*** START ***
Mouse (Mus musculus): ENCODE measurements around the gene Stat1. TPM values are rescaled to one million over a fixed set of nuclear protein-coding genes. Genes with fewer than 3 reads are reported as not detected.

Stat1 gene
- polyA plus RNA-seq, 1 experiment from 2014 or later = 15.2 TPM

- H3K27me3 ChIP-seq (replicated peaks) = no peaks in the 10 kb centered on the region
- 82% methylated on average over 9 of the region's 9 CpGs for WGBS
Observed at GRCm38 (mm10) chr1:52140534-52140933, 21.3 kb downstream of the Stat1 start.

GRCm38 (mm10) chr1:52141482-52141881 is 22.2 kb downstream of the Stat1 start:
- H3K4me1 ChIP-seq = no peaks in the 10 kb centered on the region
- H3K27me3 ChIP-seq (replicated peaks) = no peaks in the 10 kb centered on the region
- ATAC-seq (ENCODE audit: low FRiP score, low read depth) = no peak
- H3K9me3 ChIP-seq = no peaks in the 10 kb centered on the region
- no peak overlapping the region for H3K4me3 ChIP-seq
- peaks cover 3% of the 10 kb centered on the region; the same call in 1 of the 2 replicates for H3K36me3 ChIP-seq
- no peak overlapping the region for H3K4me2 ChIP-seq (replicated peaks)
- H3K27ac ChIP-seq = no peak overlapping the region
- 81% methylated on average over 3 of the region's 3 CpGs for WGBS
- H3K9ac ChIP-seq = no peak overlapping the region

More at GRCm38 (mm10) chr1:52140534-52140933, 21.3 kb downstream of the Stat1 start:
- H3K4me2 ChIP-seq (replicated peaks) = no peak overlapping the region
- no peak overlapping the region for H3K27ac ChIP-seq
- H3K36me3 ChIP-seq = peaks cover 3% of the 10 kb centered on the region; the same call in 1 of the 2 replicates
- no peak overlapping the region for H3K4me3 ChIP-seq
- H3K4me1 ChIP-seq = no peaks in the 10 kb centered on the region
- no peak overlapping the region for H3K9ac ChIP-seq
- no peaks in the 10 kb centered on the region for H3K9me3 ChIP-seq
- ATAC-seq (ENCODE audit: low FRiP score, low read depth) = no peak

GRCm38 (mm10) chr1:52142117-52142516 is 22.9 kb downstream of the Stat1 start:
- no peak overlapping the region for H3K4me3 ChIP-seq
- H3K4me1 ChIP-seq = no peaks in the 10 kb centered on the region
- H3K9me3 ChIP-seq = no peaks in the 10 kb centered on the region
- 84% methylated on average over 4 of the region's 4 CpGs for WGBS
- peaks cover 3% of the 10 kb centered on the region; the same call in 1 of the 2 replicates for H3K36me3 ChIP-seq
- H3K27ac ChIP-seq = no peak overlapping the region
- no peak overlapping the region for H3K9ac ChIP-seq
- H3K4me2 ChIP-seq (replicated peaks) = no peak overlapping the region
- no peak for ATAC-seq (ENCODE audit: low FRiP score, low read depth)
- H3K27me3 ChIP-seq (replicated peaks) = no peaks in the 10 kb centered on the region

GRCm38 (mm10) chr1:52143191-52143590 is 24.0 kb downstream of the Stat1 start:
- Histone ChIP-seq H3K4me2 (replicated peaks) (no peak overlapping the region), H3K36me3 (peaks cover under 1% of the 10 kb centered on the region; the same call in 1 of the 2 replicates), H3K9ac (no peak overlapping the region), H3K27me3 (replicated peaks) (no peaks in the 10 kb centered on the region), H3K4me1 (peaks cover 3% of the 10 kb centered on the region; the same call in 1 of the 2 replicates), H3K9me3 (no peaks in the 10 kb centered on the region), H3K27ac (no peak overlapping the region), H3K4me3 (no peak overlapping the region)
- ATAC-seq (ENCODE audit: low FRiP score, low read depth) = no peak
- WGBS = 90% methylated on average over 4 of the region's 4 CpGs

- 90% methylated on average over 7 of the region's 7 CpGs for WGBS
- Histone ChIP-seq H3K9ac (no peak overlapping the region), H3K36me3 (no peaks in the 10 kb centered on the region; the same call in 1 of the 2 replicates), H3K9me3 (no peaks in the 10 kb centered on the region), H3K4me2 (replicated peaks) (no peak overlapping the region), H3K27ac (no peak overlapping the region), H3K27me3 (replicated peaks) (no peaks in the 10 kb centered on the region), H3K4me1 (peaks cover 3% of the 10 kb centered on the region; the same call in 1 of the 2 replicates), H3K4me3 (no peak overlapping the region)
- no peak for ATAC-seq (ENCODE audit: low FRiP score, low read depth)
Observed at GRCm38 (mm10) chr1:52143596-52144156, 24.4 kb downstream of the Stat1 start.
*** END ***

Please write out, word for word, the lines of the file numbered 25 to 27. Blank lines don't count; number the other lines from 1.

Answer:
- no peaks in the 10 kb centered on the region for H3K9me3 ChIP-seq
- ATAC-seq (ENCODE audit: low FRiP score, low read depth) = no peak

GRCm38 (mm10) chr1:52142117-52142516 is 22.9 kb downstream of the Stat1 start: